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Climate change spelling doom for the seabuckthorns in Central Himalayas, says study.

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Climate change spelling doom for the seabuckthorns in Central Himalayas, says study

The changing climate is taking a toll everywhere on the planet, and the fragile, biodiversity-rich ecosystems of the Himalayas are no exception. In a recent study, researchers from the CSIR-National Environmental Engineering Research Institute, Nagpur, and Society for Conserving Planet and Life, Uttarakhand, have reported how changes in the Himalayan climate could affect the habitat of seabuckthorn, a medicinal plant which grows in the region.

In India, the seabuckthorn (Hippophae salicifolia) grows in the icy heights of the trans-Himalayan zones of Jammu and Kashmir, Himachal Pradesh, Eastern Himalayan states, and Uttarakhand. These plants endure extreme temperatures and play a significant part in soil conservation and strengthening of the slopes. They are extensively used in the preparation of food, beverages, drugs, cosmetics and health tonics. However, the impact of climate change on these plants have not yet been documented.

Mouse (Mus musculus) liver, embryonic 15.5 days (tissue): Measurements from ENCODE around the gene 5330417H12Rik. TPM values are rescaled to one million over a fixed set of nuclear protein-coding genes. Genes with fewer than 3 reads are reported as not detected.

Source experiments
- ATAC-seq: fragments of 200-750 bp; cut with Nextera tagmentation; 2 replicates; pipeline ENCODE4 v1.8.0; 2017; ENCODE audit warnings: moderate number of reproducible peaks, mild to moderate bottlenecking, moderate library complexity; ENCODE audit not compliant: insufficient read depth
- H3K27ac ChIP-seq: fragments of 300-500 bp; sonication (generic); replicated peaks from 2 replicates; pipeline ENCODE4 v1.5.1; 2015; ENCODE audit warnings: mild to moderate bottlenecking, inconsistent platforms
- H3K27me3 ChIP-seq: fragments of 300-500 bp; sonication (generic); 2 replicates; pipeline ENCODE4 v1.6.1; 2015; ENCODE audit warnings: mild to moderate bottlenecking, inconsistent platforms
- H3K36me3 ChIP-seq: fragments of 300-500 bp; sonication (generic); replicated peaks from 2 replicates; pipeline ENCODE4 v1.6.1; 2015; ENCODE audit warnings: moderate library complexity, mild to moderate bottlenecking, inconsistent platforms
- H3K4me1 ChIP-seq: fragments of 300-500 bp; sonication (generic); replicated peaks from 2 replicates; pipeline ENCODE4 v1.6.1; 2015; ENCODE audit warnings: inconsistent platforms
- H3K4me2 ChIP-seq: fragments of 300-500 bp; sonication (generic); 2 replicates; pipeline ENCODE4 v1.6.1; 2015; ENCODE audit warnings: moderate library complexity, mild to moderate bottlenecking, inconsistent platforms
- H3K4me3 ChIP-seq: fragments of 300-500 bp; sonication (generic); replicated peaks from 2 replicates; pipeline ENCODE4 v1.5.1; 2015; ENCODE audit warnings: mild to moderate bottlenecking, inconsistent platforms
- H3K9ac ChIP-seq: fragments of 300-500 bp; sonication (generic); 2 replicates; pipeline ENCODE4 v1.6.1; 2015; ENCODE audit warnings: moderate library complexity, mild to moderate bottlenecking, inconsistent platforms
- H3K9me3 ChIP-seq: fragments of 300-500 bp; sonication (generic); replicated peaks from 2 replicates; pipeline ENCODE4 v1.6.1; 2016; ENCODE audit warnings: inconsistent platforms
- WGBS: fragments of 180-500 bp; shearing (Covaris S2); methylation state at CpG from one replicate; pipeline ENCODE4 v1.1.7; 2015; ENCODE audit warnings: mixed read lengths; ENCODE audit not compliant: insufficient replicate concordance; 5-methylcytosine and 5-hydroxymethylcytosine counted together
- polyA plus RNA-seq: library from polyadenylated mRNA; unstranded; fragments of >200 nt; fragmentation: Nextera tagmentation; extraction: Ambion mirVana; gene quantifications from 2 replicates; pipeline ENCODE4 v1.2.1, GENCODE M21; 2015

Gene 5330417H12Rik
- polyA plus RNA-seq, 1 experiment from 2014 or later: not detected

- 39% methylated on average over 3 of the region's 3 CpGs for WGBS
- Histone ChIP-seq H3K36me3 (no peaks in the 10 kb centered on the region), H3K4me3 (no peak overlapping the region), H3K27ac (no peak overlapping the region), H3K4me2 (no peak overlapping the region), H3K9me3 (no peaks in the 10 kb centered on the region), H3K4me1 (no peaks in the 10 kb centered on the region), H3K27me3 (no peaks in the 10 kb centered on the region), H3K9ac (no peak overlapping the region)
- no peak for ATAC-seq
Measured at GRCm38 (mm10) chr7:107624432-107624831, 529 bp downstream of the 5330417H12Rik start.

“Our study will be the first attempt in understanding the distribution of seabuckthorn under future scenarios of climate change, needed to develop conservation and management plans for the species”, say the authors. The study was partially funded by the Department of Science and Technology and the findings were published in the journal Ecological Informatics.

Based on extensive field survey, the researchers estimated the present occurrence of these species in the Central Himalayan region of Uttarakhand. They used an approach called 'species distribution modelling', to predict the future distribution of the species using environmental data like temperature and rainfall.

The authors report that the species will lose 87.2% of its potential habitats by the year 2050. “An upward shift in the habitat of the species by 1700 metre above the mean sea level is predicted”, add the authors, saying that the plants will have to scale new altitudes in search of suitable climate over the next few decades.

The researchers point out that floods, cloudbursts, landslides, and infrastructural development in last few decades in these regions, as well as unsustainable harvesting of seabuckthorns for fuel, fencing and fruits, have also affected their habitat.

In this background, the researchers advocate climate-adaptive management practices to conserve the habitat of these plants, which may exhibit an unusual pattern from its current habitat. The researchers hope that their findings can help in planning long term conservation initiatives for the species.